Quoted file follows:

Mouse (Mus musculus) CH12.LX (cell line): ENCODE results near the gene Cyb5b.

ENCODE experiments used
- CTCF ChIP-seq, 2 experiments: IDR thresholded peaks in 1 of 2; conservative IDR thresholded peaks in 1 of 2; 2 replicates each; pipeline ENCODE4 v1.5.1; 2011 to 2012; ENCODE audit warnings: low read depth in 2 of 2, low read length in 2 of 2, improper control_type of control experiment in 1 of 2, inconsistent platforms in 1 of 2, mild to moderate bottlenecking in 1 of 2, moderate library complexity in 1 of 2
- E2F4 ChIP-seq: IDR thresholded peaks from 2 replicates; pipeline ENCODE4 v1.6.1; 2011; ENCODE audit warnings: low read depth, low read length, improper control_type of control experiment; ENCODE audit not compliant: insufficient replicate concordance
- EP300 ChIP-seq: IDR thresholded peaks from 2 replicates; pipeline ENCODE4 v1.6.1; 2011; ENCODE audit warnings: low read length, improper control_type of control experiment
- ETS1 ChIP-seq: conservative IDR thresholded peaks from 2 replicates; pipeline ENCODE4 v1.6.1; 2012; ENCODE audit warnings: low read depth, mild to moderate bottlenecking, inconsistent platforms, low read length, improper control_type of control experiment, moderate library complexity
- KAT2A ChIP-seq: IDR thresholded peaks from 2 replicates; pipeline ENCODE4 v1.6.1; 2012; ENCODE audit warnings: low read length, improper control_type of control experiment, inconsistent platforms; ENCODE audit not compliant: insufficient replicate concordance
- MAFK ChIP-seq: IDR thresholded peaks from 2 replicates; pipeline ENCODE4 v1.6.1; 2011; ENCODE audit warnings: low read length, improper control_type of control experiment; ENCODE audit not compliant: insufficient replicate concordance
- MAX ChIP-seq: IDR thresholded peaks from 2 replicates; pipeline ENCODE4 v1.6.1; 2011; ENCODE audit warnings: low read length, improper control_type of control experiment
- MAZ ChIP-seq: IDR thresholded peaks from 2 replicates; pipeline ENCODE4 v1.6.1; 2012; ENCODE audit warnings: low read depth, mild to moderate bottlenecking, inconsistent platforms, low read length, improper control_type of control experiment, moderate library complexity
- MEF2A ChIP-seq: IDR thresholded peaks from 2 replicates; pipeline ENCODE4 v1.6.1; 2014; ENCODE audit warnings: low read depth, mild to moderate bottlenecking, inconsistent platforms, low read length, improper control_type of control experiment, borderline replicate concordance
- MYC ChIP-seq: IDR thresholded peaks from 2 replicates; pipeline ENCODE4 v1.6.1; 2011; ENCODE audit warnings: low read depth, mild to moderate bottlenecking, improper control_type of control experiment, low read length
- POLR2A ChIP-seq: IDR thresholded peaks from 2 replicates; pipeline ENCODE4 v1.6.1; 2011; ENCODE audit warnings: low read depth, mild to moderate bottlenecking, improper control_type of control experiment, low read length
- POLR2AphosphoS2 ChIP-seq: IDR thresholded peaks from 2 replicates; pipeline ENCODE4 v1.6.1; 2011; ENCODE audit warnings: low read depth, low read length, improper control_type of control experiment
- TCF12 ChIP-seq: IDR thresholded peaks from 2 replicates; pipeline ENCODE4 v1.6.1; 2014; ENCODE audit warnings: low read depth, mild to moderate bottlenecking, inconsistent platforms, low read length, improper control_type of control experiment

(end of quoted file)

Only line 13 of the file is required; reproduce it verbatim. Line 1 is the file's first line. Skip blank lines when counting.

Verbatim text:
- POLR2A ChIP-seq: IDR thresholded peaks from 2 replicates; pipeline ENCODE4 v1.6.1; 2011; ENCODE audit warnings: low read depth, mild to moderate bottlenecking, improper control_type of control experiment, low read length